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  • Writer's pictureHumans of International Studies

MARIJN (3rd year)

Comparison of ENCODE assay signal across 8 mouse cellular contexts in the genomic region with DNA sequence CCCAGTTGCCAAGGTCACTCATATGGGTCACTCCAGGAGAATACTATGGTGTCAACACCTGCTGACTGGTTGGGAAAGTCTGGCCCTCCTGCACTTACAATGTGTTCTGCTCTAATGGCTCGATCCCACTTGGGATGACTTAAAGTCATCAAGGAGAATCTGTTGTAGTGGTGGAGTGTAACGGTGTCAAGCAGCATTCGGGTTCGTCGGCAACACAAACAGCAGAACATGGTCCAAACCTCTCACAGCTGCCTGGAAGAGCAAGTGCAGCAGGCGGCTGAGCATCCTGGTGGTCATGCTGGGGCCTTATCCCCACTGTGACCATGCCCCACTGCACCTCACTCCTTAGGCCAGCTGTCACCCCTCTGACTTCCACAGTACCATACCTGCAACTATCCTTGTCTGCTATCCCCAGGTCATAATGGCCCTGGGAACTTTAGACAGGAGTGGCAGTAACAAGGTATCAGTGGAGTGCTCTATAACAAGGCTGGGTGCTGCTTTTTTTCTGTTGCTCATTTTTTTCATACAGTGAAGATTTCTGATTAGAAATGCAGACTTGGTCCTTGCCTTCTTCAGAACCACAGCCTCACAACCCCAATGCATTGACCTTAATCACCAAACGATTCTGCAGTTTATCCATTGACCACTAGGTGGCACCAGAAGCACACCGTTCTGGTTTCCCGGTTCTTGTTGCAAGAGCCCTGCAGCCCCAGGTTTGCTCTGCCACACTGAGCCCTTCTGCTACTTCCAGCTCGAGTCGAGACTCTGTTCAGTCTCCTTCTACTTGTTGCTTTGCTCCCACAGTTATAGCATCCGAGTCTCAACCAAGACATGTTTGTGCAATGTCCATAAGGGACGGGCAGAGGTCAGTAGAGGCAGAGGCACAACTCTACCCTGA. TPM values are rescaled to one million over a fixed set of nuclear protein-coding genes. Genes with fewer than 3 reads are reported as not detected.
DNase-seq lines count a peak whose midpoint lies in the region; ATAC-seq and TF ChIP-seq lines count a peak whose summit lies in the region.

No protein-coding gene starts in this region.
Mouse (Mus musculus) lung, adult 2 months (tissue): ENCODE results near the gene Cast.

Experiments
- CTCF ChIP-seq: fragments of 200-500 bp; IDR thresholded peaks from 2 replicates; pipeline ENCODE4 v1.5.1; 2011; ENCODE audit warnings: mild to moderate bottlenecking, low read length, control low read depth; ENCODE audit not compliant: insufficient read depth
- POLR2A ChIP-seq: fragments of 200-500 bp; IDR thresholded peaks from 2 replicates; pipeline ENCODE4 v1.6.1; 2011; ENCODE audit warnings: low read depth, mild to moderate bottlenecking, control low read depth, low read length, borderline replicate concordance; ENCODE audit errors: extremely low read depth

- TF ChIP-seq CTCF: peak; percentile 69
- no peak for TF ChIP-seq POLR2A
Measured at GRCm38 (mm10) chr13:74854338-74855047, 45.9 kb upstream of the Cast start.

“She is the person I am the closest to in the world, but it is still important to make sure that you branch out and that you remain your own person. Growing up with an identical twin sister (& myself being the older one, which is a crucial and heatedly discussed detail among twins) meant that I was gifted with a best friend from birth-onwards. But despite this unspoken connection between us, it was always important to us, and my parents too, that we were being seen and understood as individuals. So, whenever people would ask: “Oh how are the twins?” My parents would reply: “Marijn and Sophie are doing fine.” We also went to different high schools, so I would say that we were very close in our childhood, did our own thing in high school, and now we grew back together again - after both having been allowed to have their own experiences growing up. Overall, I would say what I found so fascinating about having a twin is how different we are still, despite looking so alike. And that is why it bothers me so much when I see parents dressing up their identical twins in the same clothes – since they are still not one entity but should be respected as individual human beings. In our case for example I would say that I am more the head, and Sophie is the heart. While I am someone, who is quite straightforward and rational with what I want, Sophie is more about trying things out to find out if it is for her or not. Those differences I’ve always found enriching, as you can learn from one another and can despite individual differences complement one another. So, I would not have it any other way and am so very thankful for my twin-sister Sophie.“ (Marijn, 3rd year, Leiden)

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